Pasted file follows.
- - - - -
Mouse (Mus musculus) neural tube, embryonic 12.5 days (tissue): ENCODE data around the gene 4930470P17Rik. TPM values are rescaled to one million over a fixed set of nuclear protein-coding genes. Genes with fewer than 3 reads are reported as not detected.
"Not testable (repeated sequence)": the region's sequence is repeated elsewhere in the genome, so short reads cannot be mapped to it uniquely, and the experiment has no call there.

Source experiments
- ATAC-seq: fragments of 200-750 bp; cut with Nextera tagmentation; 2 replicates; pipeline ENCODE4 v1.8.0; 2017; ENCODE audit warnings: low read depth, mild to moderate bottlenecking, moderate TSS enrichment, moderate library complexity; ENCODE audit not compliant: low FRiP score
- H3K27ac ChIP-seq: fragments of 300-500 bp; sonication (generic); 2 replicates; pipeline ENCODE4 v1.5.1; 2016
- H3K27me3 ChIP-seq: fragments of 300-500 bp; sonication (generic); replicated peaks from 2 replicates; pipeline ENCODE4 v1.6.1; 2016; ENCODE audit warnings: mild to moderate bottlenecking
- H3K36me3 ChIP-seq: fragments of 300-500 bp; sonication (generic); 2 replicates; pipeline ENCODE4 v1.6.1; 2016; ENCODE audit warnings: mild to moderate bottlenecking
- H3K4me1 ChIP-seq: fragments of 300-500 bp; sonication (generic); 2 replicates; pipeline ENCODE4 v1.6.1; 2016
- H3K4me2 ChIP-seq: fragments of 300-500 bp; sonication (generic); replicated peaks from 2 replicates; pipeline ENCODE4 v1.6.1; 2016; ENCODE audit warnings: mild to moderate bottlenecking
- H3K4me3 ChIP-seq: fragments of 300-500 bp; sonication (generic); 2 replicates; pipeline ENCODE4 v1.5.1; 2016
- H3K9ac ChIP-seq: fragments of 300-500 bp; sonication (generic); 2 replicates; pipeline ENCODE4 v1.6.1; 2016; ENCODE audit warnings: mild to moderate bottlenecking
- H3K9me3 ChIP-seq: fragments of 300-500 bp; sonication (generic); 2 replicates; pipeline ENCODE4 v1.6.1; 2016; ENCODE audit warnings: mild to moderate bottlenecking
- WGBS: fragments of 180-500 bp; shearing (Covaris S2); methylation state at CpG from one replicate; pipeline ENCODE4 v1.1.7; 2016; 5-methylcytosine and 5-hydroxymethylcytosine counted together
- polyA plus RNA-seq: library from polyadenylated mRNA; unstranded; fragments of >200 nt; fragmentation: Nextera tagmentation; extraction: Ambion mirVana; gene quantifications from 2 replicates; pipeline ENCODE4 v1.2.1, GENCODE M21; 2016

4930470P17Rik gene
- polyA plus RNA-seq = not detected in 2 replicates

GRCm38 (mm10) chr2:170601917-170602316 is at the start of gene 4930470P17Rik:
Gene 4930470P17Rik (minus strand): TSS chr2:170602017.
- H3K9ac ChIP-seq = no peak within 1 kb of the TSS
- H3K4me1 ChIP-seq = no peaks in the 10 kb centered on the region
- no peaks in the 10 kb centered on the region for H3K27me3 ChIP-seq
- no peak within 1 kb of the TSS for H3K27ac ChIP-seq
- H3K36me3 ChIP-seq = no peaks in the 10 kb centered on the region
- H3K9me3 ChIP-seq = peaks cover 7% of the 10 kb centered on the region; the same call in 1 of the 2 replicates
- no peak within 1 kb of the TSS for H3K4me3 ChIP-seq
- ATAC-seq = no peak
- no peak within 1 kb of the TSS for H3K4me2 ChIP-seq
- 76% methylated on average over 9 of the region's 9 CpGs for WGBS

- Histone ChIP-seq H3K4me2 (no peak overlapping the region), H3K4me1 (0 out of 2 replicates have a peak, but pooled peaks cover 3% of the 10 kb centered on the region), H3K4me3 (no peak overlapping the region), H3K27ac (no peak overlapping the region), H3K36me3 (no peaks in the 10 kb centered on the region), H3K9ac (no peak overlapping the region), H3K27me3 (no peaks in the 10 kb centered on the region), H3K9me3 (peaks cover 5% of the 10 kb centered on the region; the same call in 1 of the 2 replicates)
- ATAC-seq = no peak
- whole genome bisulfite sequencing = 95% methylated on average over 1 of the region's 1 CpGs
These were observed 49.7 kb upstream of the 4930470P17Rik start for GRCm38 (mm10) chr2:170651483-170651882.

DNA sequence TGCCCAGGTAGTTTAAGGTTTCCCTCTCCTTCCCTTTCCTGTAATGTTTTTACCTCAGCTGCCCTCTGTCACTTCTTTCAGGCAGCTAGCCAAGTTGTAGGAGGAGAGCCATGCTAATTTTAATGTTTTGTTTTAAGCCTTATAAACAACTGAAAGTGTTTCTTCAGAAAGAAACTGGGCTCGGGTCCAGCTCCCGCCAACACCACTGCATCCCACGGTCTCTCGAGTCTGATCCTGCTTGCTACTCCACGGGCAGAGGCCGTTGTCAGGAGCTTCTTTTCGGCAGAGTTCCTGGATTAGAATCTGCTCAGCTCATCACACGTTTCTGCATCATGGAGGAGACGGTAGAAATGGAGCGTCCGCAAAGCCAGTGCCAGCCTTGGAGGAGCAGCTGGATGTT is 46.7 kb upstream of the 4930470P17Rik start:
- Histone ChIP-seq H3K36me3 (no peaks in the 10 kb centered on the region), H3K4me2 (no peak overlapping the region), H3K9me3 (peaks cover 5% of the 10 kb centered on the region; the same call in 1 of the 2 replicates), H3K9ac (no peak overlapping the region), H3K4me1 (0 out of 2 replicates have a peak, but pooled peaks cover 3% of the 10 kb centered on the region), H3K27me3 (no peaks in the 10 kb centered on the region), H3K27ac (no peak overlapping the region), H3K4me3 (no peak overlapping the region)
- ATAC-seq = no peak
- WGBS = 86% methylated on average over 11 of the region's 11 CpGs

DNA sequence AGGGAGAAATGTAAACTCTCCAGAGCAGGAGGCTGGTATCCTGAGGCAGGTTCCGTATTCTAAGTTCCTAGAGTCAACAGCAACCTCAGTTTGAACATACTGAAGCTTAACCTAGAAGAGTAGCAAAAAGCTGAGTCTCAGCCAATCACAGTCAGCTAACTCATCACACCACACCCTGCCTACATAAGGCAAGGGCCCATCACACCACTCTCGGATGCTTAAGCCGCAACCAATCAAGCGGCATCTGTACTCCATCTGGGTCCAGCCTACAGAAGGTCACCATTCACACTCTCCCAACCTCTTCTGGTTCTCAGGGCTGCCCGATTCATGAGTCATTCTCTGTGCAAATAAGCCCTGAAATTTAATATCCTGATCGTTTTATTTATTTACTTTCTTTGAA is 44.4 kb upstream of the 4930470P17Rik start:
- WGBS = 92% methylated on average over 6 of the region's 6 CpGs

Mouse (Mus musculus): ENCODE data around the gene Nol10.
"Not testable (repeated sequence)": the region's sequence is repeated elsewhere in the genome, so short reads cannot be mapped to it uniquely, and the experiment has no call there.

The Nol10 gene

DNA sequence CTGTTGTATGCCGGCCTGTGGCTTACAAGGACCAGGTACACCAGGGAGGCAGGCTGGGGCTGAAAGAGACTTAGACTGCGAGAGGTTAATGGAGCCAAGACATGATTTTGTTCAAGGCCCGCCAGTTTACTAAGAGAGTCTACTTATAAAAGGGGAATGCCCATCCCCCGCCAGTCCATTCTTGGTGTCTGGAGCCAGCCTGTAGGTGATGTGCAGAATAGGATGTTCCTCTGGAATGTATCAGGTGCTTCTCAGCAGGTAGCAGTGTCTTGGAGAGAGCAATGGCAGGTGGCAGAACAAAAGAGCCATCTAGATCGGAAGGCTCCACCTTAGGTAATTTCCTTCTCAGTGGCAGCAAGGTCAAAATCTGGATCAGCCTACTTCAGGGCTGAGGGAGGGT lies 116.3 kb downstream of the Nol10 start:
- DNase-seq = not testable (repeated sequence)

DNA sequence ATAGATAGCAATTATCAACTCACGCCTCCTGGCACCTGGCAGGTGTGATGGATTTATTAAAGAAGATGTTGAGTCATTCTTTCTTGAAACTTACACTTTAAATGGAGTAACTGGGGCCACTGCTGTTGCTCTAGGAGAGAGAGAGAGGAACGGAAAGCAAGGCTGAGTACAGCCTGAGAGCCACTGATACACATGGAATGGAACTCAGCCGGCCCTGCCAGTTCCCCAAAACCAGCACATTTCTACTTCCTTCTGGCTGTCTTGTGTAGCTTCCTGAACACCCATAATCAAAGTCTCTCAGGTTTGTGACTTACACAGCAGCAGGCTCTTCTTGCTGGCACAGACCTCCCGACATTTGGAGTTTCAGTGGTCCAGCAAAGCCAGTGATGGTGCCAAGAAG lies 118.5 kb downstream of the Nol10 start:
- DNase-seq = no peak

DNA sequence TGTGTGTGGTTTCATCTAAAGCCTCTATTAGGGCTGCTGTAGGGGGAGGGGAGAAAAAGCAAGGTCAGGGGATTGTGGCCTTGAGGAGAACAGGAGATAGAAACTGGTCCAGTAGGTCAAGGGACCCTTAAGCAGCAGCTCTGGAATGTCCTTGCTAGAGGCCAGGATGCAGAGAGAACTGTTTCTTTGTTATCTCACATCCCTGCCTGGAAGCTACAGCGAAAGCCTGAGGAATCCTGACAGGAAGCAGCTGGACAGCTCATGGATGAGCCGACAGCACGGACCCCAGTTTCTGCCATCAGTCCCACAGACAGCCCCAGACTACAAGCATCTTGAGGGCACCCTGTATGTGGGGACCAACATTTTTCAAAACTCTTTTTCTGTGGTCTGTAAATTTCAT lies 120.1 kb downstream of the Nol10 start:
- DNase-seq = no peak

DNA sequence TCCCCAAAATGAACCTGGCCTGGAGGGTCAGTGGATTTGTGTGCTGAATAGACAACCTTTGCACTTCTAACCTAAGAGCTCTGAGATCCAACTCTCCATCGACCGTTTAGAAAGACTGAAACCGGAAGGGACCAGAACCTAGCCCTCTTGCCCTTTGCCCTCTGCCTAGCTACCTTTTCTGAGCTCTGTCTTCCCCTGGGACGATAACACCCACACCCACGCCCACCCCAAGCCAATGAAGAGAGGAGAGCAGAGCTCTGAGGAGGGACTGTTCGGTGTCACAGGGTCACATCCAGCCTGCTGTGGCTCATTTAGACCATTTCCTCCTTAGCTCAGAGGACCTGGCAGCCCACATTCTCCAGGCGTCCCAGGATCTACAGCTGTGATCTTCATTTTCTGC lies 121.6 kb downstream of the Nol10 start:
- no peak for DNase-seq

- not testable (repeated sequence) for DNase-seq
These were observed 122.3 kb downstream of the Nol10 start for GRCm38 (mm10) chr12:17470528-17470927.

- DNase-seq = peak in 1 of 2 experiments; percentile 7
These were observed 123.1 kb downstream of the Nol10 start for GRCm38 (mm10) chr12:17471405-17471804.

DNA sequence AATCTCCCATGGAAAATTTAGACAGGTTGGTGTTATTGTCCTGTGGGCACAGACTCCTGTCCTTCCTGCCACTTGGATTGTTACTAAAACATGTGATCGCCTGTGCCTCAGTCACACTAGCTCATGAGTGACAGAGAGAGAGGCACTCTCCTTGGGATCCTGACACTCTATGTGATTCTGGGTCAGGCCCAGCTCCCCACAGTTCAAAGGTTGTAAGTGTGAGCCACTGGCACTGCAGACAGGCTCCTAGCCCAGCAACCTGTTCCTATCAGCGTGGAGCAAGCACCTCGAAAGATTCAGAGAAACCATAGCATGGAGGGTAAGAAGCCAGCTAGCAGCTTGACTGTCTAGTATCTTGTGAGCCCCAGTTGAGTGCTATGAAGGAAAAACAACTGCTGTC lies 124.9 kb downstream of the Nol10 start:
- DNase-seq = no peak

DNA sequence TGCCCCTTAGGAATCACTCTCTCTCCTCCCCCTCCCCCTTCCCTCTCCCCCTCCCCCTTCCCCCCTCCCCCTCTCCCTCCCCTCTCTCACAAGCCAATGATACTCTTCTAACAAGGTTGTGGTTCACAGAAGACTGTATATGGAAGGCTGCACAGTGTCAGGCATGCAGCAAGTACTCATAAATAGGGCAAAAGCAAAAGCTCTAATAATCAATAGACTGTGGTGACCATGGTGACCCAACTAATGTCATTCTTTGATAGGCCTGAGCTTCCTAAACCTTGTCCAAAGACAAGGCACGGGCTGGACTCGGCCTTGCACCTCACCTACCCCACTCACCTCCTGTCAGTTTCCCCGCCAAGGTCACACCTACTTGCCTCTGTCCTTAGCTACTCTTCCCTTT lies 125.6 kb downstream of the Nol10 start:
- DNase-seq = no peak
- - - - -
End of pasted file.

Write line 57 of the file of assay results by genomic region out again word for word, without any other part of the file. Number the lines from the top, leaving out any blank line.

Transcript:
- DNase-seq = no peak